Just a bitch that we have dealt with before:

 Phil please realize that 207.846096....... is meaningless except that it is
 "about 208". 208V is correct to 3 significant figures which is actually
 better than one can assume to be true in practice. If the voltage line to
 neutral is actually 120.V (note the decimal) then we have 3 significant
 digits implying something between 119.5 Vand 120.5.V
 Then all you can truly claim is 208.V
 If it is 120.0V then there is reason to assume 208.0 V but no more decimals
 than that.
 If you have a meter which gives you 120.000000V with less than 1 part in 120
 million error then you can claim 207.846097V for line to line voltage Do
 you have such a meter?

 Engineering and physics students who ignore the principle of "significant
 digits" lose marks for this "decimal inflation".

 Sure you can let the calculator carry the extra digits (as it will do
 internally) but accepting these as gospel truth to the limit of the
 calculator or computer display is simply not on as you can't get better
 accuracy from a calculation than the accuracy of the original data (actually
 you will lose a bit). All that you get rid of is round off errors in
 calculations.

 Since, as you say, precise voltage is not really practical, then
 multidecimal point numbers are meaningless. If we say 120V +/10% then we
 are talking about 108132V which for line to line becomes 187229V (average
 208V) and any extra decimal points don't mean anything.
You didn't notice the :) I put on the number?
We've been over this. I know the practice of significant digits, and how the voltages are designated (two different reasons you can get 208). I do follow the practice of carrying exactly the result of calculations into other calculations. I also use over significance in comparison of numbers.
But I also know that rounding is a form of noise. So I avoid it until the time I end up with the final result. So if I multiply 120 by the square root of three I do get a number like 207.84609690826527522329356 which is either carried asis into the next calculation, or rounded if it is the final answer. If some other strange calculation happens to give me the value 207.84609690826527522329356 then I know it is effectively equivalent to 120 times the square root of three in some way. But if what I get is 208.455732193971783228 then I know it has nothing to do with 120 times the square root of three, even though it, too, would end up as 208 if rounded to 3 significant digits.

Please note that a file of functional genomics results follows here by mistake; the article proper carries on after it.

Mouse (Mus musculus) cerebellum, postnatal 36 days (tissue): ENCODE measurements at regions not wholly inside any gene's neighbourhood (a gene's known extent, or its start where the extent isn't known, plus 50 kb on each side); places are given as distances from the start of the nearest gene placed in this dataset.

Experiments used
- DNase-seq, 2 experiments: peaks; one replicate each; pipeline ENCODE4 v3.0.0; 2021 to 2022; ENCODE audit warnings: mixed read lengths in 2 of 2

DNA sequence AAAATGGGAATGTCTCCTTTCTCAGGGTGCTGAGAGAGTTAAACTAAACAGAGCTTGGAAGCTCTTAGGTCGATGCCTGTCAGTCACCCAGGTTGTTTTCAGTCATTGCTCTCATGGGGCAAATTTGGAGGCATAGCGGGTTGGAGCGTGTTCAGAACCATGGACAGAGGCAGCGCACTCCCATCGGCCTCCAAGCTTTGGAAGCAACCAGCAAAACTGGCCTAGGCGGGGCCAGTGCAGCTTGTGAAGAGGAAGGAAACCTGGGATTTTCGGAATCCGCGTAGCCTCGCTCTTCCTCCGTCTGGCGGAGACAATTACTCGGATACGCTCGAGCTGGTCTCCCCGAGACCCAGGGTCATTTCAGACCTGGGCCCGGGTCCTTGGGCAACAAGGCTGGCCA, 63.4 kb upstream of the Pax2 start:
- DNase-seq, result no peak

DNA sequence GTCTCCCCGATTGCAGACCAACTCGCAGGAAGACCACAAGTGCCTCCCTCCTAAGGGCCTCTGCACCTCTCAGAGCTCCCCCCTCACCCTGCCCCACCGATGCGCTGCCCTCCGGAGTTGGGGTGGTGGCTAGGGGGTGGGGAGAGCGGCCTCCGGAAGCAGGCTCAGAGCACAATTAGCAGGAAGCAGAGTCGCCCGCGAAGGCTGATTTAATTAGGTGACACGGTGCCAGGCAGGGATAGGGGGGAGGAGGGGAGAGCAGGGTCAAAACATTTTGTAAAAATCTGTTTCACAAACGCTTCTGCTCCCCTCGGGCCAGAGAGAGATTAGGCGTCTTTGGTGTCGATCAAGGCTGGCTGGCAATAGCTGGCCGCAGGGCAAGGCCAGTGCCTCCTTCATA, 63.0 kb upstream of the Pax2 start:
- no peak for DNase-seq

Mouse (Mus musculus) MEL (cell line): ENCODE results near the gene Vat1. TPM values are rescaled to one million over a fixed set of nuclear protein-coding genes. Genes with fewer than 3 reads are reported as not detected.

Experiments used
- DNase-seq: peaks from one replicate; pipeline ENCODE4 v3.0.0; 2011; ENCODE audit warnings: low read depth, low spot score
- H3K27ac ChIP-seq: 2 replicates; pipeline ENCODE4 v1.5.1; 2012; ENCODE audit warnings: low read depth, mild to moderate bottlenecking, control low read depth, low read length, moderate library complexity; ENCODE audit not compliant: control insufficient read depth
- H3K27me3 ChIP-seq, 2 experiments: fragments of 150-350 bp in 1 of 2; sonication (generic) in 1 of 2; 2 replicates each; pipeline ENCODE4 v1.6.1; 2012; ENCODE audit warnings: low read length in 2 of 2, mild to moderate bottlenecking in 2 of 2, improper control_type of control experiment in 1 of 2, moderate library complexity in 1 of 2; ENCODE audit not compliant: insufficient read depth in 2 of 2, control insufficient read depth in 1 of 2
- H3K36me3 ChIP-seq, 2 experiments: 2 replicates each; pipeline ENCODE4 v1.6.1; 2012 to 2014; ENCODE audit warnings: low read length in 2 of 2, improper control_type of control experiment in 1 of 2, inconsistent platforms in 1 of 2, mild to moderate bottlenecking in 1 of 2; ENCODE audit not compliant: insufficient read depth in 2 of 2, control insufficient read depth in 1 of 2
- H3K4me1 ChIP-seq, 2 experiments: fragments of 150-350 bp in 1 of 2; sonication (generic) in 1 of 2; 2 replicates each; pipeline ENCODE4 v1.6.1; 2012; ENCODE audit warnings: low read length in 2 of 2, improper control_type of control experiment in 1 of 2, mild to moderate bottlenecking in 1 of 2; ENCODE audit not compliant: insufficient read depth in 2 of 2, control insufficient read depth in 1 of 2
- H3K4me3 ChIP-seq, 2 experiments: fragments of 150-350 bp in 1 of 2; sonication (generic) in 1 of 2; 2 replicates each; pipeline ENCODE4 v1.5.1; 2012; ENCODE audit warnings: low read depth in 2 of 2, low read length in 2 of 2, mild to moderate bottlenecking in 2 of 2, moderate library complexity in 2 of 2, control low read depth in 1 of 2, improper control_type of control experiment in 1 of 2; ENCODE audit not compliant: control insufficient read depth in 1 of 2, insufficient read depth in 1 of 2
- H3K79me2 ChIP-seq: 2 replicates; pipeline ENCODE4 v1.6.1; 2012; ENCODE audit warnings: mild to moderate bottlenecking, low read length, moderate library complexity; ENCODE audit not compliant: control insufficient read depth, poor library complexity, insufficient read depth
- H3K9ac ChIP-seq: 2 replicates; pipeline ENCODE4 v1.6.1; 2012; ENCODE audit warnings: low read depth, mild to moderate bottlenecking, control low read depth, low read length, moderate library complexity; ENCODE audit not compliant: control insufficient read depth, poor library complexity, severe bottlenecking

When it comes to _measured_ amounts, as opposed to synthetic ones, then the significance rules dictate how to round the results. With synthetic numbers (e.g. numbers I can just pick), I can also pick the rounding rules for the final results. But if I don't know that the calculations are done (e.g. I am not merely giving a designation for a voltage system), where someone else may take those numbers and do more calculations and round the results, then I do use more significance. But that is no different to me than just carrying that number from one calculation stage to another.
You didn't notice the :) I put on the number?
We've been over this. I know the practice of significant digits, and how the voltages are designated (two different reasons you can get 208). I do follow the practice of carrying exactly the result of calculations into other calculations. I also use over significance in comparison of numbers.
But I also know that rounding is a form of noise. So I avoid it until the time I end up with the final result. So if I multiply 120 by the square root of three I do get a number like 207.84609690826527522329356 which is either carried asis into the next calculation, or rounded if it is the final answer. If some other strange calculation happens to give me the value 207.84609690826527522329356 then I know it is effectively equivalent to 120 times the square root of three in some way. But if what I get is 208.455732193971783228 then I know it has nothing to do with 120 times the square root of three, even though it, too, would end up as 208 if rounded to 3 significant digits.
When it comes to _measured_ amounts, as opposed to synthetic ones, then the significance rules dictate how to round the results. With synthetic numbers (e.g. numbers I can just pick), I can also pick the rounding rules for the final results. But if I don't know that the calculations are done (e.g. I am not merely giving a designation for a voltage system), where someone else may take those numbers and do more calculations and round the results, then I do use more significance. But that is no different to me than just carrying that number from one calculation stage to another.

WARNING: Due to extreme spam, googlegroups.com is blocked. Due to ignorance 
 by the abuse department, bellsouth.net is blocked. If you post to 
WARNING: Due to extreme spam, googlegroups.com is blocked. Due to ignorance 
 by the abuse department, bellsouth.net is blocked. If you post to 
Click to see the full signature.